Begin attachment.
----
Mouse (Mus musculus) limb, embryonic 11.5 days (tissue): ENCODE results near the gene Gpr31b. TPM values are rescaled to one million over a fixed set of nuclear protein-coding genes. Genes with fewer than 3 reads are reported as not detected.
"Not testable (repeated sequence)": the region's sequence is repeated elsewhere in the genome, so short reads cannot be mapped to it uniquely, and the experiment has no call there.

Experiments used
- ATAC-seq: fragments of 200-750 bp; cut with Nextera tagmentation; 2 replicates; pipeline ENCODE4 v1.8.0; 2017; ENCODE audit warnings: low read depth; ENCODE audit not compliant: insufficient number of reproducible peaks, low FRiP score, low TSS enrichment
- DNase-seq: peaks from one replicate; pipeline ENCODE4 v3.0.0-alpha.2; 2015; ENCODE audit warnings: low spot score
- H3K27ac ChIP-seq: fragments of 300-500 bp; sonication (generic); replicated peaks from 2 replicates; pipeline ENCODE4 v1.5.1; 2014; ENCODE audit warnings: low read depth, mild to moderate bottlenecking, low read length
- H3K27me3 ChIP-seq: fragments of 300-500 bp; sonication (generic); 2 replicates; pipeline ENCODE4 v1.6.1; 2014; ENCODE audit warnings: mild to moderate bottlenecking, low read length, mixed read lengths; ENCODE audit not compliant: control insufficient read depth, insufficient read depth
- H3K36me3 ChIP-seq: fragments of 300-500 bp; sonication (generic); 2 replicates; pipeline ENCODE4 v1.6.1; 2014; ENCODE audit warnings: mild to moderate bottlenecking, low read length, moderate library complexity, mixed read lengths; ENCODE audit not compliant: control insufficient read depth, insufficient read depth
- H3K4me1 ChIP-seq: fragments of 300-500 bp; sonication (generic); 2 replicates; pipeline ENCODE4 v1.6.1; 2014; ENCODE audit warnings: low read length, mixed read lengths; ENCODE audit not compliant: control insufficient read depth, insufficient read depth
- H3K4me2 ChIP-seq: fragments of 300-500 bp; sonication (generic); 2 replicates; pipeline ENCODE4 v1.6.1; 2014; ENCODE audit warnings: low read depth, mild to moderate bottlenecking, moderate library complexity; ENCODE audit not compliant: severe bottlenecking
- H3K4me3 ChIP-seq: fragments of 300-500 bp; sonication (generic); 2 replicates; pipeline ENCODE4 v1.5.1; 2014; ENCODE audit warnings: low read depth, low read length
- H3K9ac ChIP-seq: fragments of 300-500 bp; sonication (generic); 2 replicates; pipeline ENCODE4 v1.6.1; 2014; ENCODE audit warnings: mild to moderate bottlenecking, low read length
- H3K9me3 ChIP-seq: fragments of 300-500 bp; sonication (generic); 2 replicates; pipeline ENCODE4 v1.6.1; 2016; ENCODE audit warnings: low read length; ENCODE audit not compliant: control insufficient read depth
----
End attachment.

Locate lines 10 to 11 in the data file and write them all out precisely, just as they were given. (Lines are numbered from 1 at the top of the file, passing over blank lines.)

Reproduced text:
- H3K4me2 ChIP-seq: fragments of 300-500 bp; sonication (generic); 2 replicates; pipeline ENCODE4 v1.6.1; 2014; ENCODE audit warnings: low read depth, mild to moderate bottlenecking, moderate library complexity; ENCODE audit not compliant: severe bottlenecking
- H3K4me3 ChIP-seq: fragments of 300-500 bp; sonication (generic); 2 replicates; pipeline ENCODE4 v1.5.1; 2014; ENCODE audit warnings: low read depth, low read length